A poll carried out by the Royal Society for Public Health in December found that just 57% of respondents from black or ethnic minority backgrounds were likely to accept a Covid-19 vaccine, compared to 79% of white respondents. The poll also found that BAME respondents who were not willing to be vaccinated were especially receptive to offers of further health information from their GP. Over one third (35%) said they would likely change their minds and get the jab if given more information by their GP about how effective it is.
Londonwide LMCs welcomes work to improve vaccine uptake and address vaccine hesitancy in London, particularly amongst BAME communities. The Mayor of London, Greater London Authority and NHS England London are planning pan-London Q&As with specific vaccine hesitant communities over the next few months and we will share information on these events as we receive it.
There is a Covid-19 vaccine seminar organised by the NHS Race and Health Observatory on Thursday 11 February from 5-7pm. You can join the webinar live via Microsoft Teams (this link will become active close to the start of the event).
You and your team may also find the following FAQs of assistance when addressing concerns raised by patients:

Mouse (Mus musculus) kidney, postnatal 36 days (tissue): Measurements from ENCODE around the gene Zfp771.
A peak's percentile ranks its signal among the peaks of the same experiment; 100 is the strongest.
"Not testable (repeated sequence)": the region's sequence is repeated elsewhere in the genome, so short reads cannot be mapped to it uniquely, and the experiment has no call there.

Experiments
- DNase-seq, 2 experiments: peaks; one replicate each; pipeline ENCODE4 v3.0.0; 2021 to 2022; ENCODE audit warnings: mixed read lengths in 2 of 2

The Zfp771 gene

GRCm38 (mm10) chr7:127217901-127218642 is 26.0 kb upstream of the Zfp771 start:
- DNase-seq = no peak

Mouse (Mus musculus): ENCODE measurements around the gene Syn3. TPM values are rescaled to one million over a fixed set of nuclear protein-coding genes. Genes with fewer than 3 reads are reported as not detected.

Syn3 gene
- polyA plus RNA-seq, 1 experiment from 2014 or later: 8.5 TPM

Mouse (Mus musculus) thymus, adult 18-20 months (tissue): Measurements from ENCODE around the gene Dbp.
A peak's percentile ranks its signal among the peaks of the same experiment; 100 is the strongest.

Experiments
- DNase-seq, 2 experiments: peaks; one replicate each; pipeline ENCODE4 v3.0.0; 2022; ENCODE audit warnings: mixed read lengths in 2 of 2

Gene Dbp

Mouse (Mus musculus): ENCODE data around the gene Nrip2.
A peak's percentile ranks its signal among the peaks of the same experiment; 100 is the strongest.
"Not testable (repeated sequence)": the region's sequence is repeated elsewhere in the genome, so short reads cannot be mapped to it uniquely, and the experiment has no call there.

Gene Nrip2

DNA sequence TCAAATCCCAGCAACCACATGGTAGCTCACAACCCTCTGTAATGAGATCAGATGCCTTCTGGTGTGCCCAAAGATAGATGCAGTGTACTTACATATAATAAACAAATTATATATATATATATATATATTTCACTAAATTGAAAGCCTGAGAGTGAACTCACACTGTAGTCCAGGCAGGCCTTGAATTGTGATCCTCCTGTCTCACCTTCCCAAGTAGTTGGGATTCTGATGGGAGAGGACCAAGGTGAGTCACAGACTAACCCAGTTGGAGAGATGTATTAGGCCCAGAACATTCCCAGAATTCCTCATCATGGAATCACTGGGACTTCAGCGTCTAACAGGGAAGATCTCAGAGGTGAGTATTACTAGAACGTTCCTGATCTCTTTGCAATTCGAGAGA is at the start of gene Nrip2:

Has the vaccine been ‘rushed through’, is it safe?
The vaccines developed by Pfizer/BioNTech and Oxford-AstraZeneca have been approved for use in the UK and have met strict current standards of safety, quality and effectiveness set out by the independent Medicines and Healthcare products Regulatory Agency (MHRA).
Any coronavirus vaccine that is approved must go through all the clinical trials and safety checks all other licensed medicines go through and the UK has some of the highest safety standards in the world. So far, thousands of people have been given a Covid-19 vaccine in the clinical trials and no serious side effects or complications have been reported. However there is a very small risk of an allergic reaction which was identified when the programme was expanded to the general population (see further information below).